President Obama and the first lady, having celebrated Cinco de Mayo on Tres de Mayo, spent Saturday on the campaign stump together at Virginia Commonwealth University in Richmond, where Michelle Obama said “life experiences” help guide the decisions of her “magnificent” husband.
“I have seen how the issues that come across a president’s desk are always the hard ones — the problems with no clear solutions, the judgment calls where the stakes are so high and there is no margin for error,” Michelle Obama told the crowd. “And as president, you can get all kinds of advice from all kinds of people. But at the end of the day, when it comes time to make that decision, all you have to guide you are your life experiences, your values, and your vision for this country.”
“In the end, when you’re making those impossible choices, it all boils down to who you are and what you stand for,” she added. “And we all know who my husband is, right? And we all know what he stands for, right?”
The appearance before a crowd of about 8,000 demonstrated how much the re-election campaign is investing in this swing state.
“I love Virginia,” President Obama gushed. “Virginia, four years ago, you and I began a journey together. I didn’t run, and you did not work your hearts out, just to win an election. We came together to reclaim the basic bargain that built the largest middle class and the most prosperous nation on Earth.”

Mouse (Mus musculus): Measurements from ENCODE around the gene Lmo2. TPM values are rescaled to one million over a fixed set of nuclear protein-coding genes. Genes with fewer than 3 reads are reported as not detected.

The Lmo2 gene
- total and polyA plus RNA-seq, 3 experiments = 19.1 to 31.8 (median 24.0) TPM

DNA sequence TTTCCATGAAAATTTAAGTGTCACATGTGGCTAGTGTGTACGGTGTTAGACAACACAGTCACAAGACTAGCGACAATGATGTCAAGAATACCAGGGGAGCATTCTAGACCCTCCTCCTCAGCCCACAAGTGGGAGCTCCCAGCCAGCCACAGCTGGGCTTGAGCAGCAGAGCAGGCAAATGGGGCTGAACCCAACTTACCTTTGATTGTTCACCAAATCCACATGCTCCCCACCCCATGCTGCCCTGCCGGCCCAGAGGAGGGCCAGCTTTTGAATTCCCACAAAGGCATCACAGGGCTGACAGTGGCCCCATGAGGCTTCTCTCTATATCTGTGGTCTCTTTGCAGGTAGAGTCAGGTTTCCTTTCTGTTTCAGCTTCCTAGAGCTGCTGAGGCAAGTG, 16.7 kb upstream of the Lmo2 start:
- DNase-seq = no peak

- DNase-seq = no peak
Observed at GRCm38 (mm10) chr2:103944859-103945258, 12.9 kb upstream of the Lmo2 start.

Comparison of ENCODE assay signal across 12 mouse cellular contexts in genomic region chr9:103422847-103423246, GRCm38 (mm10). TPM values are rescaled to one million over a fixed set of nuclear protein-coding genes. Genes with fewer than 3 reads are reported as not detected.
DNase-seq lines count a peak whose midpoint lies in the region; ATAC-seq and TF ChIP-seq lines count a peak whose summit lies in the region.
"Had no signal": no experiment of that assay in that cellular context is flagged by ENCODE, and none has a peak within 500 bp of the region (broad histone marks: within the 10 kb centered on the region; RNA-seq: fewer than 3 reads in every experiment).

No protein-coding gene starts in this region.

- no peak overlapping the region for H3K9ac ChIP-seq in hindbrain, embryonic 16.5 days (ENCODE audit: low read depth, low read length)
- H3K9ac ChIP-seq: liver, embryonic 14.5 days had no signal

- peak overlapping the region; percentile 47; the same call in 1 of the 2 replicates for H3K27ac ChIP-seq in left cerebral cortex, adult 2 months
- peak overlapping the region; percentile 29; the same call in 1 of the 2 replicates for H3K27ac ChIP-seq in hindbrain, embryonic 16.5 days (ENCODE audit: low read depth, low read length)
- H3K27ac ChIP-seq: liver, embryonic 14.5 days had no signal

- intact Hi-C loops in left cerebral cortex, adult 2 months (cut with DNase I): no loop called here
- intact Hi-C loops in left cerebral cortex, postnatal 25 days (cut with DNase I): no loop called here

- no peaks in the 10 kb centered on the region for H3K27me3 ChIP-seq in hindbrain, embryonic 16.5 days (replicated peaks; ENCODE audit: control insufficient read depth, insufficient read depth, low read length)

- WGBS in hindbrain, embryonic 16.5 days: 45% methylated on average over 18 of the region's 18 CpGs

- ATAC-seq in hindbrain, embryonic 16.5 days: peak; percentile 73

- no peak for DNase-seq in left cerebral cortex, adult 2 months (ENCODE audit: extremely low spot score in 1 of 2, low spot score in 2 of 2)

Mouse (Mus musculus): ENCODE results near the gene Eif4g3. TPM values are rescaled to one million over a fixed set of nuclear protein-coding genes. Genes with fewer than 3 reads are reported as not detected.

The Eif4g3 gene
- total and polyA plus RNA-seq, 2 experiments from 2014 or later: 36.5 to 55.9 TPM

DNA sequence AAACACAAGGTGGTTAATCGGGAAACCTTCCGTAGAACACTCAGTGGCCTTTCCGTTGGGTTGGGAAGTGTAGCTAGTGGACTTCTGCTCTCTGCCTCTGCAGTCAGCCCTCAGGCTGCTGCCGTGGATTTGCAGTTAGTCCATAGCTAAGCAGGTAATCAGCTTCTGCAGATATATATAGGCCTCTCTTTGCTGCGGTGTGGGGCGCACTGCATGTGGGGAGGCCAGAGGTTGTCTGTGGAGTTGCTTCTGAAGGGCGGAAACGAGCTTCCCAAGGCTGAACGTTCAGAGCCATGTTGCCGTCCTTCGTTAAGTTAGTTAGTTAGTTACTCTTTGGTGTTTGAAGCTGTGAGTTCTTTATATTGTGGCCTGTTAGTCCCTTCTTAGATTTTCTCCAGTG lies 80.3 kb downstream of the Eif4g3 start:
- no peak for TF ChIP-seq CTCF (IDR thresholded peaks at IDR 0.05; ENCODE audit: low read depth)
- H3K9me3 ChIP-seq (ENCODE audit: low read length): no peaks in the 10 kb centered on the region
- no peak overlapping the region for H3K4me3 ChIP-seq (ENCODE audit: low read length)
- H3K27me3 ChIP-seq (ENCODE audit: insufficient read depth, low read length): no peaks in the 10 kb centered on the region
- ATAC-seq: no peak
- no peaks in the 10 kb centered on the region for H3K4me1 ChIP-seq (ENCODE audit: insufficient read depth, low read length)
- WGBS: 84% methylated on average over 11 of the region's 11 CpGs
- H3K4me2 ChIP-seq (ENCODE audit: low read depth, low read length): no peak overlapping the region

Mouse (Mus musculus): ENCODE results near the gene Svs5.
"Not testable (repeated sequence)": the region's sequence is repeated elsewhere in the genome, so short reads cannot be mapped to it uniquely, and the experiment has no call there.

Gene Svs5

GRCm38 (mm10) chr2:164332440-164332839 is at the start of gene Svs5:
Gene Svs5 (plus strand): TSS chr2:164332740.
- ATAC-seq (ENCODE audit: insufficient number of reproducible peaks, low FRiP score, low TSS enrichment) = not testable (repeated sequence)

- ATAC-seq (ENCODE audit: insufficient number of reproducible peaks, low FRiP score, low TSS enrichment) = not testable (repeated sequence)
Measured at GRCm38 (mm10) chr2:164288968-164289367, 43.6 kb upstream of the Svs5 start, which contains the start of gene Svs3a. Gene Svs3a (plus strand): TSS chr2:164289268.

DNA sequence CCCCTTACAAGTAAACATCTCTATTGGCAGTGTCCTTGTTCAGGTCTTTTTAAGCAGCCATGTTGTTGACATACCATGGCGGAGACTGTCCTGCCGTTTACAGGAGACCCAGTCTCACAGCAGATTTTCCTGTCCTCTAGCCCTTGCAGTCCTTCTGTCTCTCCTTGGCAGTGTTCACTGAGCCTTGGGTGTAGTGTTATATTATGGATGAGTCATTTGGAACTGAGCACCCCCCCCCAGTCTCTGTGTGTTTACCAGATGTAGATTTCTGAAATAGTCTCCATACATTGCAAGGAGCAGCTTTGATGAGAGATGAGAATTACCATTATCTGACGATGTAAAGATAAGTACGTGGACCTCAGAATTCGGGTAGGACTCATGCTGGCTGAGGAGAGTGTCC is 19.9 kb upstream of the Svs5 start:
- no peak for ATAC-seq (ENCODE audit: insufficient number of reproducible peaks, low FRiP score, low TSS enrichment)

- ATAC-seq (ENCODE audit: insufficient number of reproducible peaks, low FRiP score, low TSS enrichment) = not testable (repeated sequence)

“It could all come down to those last few thousand folks who get out to the polls on November the 6th,” Michelle Obama said. “And when you average all of that out over this entire state, think about it — it might mean registering just one more person in your town. Just one more person. It might mean helping just one more person in your community get out and vote on Election Day. Think about it. One more person.”
Barack Obama charged that the Republicans in Congress are pursuing an agenda “on steroids.”
“And now, after a long and spirited primary, Republicans in Congress have found a champion. They have found a nominee for president who has promised to rubber-stamp this agenda if he gets a chance,” he said. “But Virginia, I tell you what, we can’t give him the chance.”
The Obamas named-dropped “Virginia” 20 times between their speeches.
Earlier the Obamas stopped in swing-state Ohio for a speech at the Value-City Schottenstein Center in Columbus. There, “Ohio” was said 14 times in their remarks. That crowd was pegged by the local fire department as 14,000 in an arena with 18,300 capacity.
The addresses officially kicked off the president’s re-election campaign.